Noxster — Mobile First

Mobile First SEO Index

After the launch of Google’s mobile-first index, digital marketers are maneuvering to address the new requirements of the market.

Despite the tumult surrounding the change, there has been plenty of time to transition and adjust to the change anyone with eyes in their head saw coming. There is enough data out there to understand what drives a mobile SEO campaign and what doesn’t. One thing that has been identified is that mobile SEO differs significantly from desktop-oriented SEO. Note that as the culture continues to shift to favor devices, behaviors may also adapt.

One thing that is already clear is that miniaturizing standard desktop layout is not itself a complete solution to the mobile SEO issue. There is plenty of evidence that search engine algorithms analyze sites differently for desktop and mobile sites and rate them differently too.

Based on experience of mobile SEO campaigns in 2017, we can identify three main priorities: Context, Speed/Accessbility, and User Engagement Signals. To get you started, Noxster SEO has some tips on how you can improve your performance via organic search. If you’re interested in greater improvements, talk to us about how we can bring your site up to speed.



Smartphones are equipped with a dizzying array of sensors that constantly pick up information about our environment. Phones these days come with proximity sensors, accelerometers, magnetometers and more. Google has access to possibly the most data any organization has had in the history of the world, and they shape their mobile search results accordingly. These are just a few of the criteria that Google can modify search results with:

  • Current time,
  • Current date,
  • Current day of the week,
  • Current month,
  • Current season,
  • A current, future, and/or past weather forecast at or near a location of a previous event in which a user and/or a user’s friends participated,
  • Information on user’s calendar, such as information regarding events or statuses of a user or a user’s friends,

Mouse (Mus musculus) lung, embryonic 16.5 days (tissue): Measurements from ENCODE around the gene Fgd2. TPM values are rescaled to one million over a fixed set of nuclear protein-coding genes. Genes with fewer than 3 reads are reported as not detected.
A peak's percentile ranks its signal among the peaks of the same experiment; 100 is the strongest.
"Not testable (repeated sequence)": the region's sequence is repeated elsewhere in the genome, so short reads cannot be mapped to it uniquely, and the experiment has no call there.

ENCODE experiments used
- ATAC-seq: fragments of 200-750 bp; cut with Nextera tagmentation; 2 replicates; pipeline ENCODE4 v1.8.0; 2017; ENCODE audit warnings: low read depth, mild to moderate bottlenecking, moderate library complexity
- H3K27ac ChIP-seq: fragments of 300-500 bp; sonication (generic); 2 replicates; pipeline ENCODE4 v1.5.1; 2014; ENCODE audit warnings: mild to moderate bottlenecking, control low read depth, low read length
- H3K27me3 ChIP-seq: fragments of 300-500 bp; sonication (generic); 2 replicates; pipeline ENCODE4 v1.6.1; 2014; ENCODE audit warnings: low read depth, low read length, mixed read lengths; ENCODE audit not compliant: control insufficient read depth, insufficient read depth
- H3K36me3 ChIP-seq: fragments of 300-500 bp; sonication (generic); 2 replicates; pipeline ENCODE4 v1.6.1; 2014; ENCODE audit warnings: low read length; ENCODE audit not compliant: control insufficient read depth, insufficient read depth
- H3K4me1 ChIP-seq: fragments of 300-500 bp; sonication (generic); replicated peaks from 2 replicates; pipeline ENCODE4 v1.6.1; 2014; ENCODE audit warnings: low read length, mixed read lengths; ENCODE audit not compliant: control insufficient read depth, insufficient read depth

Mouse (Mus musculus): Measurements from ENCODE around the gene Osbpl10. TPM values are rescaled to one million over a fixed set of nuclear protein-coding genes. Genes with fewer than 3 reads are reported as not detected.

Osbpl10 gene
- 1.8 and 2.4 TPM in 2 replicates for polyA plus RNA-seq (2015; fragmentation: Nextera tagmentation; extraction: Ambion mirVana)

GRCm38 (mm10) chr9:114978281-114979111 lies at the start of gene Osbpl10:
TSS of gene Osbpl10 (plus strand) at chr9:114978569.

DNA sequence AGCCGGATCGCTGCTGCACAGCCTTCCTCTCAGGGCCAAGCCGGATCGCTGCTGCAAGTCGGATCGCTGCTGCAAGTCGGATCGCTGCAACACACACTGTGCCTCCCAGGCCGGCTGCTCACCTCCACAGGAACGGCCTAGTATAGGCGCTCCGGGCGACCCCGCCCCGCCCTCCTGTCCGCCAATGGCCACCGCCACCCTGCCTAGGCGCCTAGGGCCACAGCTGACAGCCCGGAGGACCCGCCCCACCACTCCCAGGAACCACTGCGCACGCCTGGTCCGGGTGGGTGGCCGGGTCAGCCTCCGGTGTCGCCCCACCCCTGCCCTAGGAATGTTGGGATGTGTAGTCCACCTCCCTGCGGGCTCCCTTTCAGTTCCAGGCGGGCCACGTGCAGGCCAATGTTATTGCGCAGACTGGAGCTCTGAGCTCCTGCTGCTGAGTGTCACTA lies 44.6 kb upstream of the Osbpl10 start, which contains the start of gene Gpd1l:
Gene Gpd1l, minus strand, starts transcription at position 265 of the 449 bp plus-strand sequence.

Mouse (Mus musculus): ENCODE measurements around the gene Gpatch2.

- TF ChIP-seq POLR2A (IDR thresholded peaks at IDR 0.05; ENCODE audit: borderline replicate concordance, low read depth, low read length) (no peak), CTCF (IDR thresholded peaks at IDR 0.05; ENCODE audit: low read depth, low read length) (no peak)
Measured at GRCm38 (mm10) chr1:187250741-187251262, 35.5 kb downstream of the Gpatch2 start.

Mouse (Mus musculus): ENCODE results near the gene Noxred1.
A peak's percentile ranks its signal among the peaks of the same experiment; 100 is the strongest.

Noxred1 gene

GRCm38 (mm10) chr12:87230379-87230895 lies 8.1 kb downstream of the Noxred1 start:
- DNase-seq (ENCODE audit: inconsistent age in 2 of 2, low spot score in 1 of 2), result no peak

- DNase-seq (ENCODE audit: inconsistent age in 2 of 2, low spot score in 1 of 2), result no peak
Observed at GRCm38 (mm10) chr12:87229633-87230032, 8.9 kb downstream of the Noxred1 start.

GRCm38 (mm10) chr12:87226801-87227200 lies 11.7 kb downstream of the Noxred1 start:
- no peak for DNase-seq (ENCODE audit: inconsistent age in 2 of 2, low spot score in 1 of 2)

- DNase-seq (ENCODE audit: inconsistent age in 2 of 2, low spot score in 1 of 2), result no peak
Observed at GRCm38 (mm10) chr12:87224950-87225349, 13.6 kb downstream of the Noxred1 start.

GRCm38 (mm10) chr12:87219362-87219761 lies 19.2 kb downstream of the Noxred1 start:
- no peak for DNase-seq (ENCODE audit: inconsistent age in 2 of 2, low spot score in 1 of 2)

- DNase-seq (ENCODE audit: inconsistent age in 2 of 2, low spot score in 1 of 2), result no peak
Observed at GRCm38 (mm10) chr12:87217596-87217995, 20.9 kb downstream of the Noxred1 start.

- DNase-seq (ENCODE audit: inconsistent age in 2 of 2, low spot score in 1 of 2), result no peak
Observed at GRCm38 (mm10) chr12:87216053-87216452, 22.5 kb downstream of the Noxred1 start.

• Information accessible via a user’s social networking account,
  • Noise level or any recognizable sounds detected by the mobile platform and/or a monitoring device,
  • Health statistics or characterizations of a user’s current health

Of course, the unredacted list is far, far longer. Even with the information we have, though, it is clear that Google, and all tech companies, are gathering gigabytes worth of information about each and every one of us, mainly from our phones and how we use them.

One of the most fundamental ways is how Google centers searches locally based on the phone’s location. This affects local listings in Google Maps, obviously, but what is less obvious is its effect on traditional SEO listings. This combined with changes in semantic search means that marketers must work harder to understand a user’s context, if the goal is to satisfy their search query. Without access to Google’s rulebook, we can still reverse-engineer appropriate ways to leverage context and improve SEO performance.

  • Assess search volume by device type. Doing this you can judge which queries are made on mobile and which on desktop, allowing you to adapt content to preferred user experiences. Desktop content, for example, tends to be longer than mobile content.
  • Get your hands on software to view your content as if it were on different devices with different dimensions or locations. Mobile Phone Emulator is a useful tool for this purpose.
  • Don’t just match a user’s search query, actually respond to their needs. If that means image-heavy content instead of text, that is fine. Track universal search results to pinpoint these queries.
  • Track your ranking performance across territories and media formats, as well as devices. The more data you have the more effectively you can judge how your domain performs in search results. Use Google’s Search Console & Data Studio with your rank tracking software.


Speed & Accessibility

SEO these days is about more than having the most relevant and detailed answer. To be of value to Google, your site also needs to be quick to render its answer before people get bored of your load time and go elsewhere.

Google’s quick answers pull responses directly onto the search results page. Its Android Instant Apps project gives consumers the chance to use an app without installing it. Another initiative with support from Google is the Accelerated Mobile Pages project. AMPs, introduced in 2016, run on a bare bones version of HTML that slashes page load times and uses less data. Both of these factors make AMPs popular with mobile users. In a survey, 60% of respondents said they would seek out AMP results because of the increased efficiency they represent.